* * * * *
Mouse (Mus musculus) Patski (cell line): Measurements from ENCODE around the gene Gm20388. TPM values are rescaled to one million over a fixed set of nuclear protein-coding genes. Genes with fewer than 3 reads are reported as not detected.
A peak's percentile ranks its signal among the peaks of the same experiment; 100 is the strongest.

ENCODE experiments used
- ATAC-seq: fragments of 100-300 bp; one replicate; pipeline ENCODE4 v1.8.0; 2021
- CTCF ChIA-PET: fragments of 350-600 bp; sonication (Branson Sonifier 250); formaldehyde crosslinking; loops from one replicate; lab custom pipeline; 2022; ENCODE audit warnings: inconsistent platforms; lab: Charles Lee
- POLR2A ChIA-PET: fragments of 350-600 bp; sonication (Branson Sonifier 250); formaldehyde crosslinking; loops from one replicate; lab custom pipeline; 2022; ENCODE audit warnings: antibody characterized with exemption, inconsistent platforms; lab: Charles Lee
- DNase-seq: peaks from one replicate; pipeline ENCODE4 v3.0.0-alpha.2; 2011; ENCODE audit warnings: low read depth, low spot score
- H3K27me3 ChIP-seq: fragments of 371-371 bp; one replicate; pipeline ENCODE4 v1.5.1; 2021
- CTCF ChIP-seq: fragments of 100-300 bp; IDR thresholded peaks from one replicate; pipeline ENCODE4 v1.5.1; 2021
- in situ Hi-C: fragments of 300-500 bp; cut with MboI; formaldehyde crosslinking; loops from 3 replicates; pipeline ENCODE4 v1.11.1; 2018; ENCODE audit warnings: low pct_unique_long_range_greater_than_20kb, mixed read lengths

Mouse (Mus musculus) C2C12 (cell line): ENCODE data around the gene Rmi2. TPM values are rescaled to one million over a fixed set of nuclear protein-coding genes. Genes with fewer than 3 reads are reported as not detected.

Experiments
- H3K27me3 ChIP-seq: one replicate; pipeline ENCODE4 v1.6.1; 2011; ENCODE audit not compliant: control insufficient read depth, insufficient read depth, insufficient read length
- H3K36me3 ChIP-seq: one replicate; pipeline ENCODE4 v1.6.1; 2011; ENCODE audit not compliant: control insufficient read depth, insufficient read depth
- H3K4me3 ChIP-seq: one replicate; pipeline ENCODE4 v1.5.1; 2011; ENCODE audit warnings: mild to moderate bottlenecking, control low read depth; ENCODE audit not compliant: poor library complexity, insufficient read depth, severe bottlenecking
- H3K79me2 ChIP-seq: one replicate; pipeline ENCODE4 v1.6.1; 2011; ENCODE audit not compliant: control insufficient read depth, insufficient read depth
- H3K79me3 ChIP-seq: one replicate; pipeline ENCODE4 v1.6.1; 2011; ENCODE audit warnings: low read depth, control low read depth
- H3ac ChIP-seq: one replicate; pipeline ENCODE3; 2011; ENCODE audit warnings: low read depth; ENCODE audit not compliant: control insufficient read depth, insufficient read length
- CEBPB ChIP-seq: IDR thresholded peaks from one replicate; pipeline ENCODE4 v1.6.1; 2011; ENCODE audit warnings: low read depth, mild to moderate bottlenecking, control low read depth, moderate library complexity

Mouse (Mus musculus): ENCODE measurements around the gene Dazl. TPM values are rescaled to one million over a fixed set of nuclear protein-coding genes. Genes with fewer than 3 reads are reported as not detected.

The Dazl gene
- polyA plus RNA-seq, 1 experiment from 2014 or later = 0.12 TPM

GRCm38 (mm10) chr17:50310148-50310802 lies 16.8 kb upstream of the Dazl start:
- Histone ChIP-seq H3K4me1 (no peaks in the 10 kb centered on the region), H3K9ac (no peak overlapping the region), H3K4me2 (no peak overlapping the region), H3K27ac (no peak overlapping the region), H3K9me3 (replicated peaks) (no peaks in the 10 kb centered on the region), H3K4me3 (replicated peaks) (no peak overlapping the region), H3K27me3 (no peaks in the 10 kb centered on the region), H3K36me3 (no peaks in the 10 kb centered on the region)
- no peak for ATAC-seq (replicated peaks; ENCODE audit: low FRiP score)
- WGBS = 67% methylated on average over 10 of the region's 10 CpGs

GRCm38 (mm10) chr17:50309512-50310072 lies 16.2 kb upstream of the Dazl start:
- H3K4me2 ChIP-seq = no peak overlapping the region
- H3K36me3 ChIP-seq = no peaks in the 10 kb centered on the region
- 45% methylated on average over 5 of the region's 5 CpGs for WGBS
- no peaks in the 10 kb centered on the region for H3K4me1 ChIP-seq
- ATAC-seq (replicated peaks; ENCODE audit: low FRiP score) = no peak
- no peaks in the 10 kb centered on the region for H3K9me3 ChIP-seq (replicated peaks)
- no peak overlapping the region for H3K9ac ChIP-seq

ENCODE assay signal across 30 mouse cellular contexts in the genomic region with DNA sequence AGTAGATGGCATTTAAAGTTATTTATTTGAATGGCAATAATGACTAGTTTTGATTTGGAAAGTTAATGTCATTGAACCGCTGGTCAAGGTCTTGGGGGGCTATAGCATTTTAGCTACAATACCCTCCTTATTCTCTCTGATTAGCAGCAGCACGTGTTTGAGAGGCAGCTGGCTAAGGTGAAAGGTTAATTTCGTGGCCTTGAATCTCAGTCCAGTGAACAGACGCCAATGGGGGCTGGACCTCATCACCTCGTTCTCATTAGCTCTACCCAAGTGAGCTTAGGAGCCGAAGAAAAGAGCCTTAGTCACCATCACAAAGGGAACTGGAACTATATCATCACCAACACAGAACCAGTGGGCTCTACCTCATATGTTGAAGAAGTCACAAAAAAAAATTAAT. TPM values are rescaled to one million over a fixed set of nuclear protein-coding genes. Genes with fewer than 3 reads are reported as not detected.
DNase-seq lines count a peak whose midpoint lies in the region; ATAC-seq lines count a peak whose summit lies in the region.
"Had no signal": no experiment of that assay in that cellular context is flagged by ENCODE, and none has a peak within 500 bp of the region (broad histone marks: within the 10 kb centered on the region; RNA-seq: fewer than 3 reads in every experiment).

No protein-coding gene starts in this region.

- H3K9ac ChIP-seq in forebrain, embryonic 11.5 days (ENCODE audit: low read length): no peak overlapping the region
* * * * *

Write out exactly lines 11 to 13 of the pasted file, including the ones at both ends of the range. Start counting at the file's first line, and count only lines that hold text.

Mouse (Mus musculus) C2C12 (cell line): ENCODE data around the gene Rmi2. TPM values are rescaled to one million over a fixed set of nuclear protein-coding genes. Genes with fewer than 3 reads are reported as not detected.

Experiments
- H3K27me3 ChIP-seq: one replicate; pipeline ENCODE4 v1.6.1; 2011; ENCODE audit not compliant: control insufficient read depth, insufficient read depth, insufficient read length